It's been a quiet week around the blog. I've been reading plenty interesting material on others, but have had little inclination to write here. Call it the post-Easter lull.
Lectio divina was an excellent discipline for Lent. I read through Luke and Mark, noting some fascinating corners of them both that I've paid little attention to in previous readings. I'm continuing this discipline, and have decided to focus on Ecclesiastes. Here's a shorter book tucked away in the wisdom writings that I think has a great deal to teach us. It is written by 'the Teacher' (or 'Preacher'), who by tradition is thought to be Solomon. The notable refrain in this book is that 'all is vanity and a chasing after wind,' speaking of toil, generations passing away and not being remembered, seeking wisdom and riches, and so on.
The temptation with Ecclesiastes is to glean a moral from the book summed up as such: 'See...this is what happens when you seek pleasure in earthly riches.' This is, I think, too simplistic. The Teacher is making observations on how temporary we are in the whole of existence, yet also reflecting on how life is a gift from God. We just can't let ourselves get hung up so much on the particularities, such as sucking up knowledge, leaving a legacy, and in general thinking that we're more important than we really are. There's a certain humility that undergirds the book's cynicism that I am appreciating more and more.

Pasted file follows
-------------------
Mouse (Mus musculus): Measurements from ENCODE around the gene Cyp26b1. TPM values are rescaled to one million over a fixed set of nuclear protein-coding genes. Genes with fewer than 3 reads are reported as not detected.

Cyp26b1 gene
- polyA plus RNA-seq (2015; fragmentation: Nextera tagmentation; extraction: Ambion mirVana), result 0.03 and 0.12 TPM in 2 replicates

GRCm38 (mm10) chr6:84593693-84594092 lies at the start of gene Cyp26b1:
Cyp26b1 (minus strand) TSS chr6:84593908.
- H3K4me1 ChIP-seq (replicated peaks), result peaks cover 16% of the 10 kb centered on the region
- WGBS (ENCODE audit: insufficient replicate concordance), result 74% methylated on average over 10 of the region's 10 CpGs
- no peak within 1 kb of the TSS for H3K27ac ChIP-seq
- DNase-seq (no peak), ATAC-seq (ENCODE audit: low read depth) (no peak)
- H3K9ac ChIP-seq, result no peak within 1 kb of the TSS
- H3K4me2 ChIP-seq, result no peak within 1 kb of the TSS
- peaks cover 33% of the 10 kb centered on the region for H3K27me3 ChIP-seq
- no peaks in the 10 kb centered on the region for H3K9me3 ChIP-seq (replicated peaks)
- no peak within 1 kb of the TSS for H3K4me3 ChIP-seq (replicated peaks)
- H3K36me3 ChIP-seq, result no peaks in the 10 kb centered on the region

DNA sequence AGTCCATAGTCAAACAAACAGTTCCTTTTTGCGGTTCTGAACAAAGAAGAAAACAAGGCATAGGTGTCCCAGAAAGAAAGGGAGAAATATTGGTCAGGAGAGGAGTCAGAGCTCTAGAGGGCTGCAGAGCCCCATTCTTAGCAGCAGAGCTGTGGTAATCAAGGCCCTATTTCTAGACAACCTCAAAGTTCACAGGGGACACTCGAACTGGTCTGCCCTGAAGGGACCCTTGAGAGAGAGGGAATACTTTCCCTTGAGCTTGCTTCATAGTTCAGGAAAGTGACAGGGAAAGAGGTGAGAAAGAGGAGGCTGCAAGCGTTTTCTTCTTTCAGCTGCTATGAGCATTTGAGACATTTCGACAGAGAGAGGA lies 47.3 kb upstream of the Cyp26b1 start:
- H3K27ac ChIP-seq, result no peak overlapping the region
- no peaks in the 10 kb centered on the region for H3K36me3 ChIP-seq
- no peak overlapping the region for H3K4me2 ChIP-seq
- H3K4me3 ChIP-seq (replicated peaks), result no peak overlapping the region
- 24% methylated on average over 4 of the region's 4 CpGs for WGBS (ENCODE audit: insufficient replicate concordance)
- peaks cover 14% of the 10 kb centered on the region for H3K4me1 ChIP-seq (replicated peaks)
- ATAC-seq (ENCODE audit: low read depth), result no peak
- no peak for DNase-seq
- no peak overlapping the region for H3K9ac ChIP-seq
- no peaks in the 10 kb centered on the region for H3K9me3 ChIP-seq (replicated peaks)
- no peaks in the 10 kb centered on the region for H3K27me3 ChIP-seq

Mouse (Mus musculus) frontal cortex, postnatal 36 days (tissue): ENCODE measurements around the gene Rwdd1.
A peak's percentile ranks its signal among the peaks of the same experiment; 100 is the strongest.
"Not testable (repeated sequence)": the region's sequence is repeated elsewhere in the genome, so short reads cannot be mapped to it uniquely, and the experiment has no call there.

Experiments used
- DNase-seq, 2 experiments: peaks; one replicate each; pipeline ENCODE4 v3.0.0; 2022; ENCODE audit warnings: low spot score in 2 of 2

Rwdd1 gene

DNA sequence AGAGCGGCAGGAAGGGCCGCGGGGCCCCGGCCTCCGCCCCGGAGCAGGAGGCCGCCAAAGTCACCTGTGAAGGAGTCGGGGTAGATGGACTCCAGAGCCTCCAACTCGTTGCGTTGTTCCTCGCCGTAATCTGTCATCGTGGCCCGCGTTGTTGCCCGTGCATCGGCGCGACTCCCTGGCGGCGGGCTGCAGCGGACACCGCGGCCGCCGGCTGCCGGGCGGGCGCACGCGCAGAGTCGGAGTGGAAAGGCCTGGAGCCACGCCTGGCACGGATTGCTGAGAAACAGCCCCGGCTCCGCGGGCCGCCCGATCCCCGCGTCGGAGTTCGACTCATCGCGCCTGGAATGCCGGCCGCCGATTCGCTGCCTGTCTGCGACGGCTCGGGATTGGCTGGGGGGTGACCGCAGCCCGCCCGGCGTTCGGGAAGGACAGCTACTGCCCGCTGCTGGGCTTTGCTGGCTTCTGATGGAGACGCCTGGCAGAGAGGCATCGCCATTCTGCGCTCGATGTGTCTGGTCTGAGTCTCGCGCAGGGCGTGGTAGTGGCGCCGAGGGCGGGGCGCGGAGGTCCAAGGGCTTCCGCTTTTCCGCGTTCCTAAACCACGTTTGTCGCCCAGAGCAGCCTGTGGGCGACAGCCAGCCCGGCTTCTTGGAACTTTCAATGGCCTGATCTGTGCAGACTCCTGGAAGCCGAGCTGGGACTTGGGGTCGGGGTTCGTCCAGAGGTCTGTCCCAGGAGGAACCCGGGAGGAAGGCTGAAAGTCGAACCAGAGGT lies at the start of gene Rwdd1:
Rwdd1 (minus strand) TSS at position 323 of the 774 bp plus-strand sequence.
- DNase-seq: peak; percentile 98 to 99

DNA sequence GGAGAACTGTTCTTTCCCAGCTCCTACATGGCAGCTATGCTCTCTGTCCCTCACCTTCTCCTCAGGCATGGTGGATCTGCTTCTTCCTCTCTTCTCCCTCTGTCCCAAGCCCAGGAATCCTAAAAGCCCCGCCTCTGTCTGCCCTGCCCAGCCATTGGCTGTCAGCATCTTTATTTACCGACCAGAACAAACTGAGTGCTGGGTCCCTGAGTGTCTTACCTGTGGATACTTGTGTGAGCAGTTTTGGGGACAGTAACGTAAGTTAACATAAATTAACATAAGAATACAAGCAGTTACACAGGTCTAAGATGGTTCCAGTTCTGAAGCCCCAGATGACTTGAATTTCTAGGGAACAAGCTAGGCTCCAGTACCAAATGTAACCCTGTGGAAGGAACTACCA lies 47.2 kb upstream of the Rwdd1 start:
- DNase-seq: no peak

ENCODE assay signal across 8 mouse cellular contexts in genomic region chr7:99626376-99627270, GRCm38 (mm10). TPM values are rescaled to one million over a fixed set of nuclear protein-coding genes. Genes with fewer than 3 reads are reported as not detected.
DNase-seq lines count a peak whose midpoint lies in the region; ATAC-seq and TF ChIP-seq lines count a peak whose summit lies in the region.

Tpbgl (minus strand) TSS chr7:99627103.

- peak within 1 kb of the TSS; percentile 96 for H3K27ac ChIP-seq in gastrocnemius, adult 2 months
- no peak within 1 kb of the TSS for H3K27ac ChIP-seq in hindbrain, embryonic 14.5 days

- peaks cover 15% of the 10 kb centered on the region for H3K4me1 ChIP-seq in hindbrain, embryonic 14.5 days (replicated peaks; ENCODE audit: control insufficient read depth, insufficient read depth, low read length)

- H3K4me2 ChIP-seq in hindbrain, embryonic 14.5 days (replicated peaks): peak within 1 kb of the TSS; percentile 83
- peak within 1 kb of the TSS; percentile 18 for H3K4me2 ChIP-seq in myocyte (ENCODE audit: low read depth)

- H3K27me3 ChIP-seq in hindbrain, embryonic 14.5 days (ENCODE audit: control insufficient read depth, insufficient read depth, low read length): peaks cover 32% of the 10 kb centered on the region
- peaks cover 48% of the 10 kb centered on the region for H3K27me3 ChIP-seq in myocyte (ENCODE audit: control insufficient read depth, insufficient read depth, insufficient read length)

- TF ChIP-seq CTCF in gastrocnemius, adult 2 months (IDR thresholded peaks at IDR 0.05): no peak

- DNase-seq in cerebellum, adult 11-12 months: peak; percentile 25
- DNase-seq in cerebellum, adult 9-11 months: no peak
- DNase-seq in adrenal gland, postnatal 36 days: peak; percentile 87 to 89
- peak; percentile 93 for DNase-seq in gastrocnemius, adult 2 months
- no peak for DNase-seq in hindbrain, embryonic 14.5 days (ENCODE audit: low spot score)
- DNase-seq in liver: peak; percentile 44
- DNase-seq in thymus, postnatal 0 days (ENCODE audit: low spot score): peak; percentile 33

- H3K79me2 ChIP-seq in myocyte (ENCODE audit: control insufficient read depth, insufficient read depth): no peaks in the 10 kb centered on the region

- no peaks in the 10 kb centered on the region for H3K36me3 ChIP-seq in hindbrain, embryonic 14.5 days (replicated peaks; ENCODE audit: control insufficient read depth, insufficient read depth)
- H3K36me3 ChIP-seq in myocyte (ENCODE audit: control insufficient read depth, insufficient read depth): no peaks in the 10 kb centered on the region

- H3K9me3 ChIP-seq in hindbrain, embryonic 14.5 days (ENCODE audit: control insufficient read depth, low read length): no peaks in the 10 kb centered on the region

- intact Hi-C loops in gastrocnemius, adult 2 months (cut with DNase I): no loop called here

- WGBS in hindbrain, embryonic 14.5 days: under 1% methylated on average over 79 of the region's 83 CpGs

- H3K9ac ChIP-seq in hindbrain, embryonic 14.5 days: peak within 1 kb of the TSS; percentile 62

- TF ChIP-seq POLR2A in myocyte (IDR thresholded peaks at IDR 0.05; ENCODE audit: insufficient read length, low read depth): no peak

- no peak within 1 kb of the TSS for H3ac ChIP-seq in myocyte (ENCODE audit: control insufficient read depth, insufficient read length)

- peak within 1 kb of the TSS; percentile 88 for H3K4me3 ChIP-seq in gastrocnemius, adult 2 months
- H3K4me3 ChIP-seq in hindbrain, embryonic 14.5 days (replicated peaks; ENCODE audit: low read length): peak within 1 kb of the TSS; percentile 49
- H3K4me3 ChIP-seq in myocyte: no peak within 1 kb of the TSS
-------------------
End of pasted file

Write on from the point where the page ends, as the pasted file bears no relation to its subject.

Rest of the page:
Easter went well, save for one thing. Back at the beginning of Lent, we sang a slow repetition of 'Alleluia.' You would know it if you heard it, probably. It's a meditative chorus...has a couple verses...well, anyway, as we sang, baskets were passed down the pews and everyone had a slip of paper that said 'Alleluia' on it. As each person dropped his/her slip in the basket they stopped singing. It was to symbolize how we don't sing Alleluia during Lent. Well, we passed them back out on Easter. What was supposed to be a joyful chorus ended as a sleepy drone. Basically we needed more baskets to pass them out more quickly. No complaints about the rest of the service, though.
And if anyone could remember my father-in-law in their prayers, that would be appreciated. He's looking at a liver transplant sometime over the next several months. His liver developed a few clots, which has in turn produced some spleen issues, which has in turn produced some blood issues and ammonia backup issues.
So right now that's my life in a nutshell. Not really. But I figured I should write something.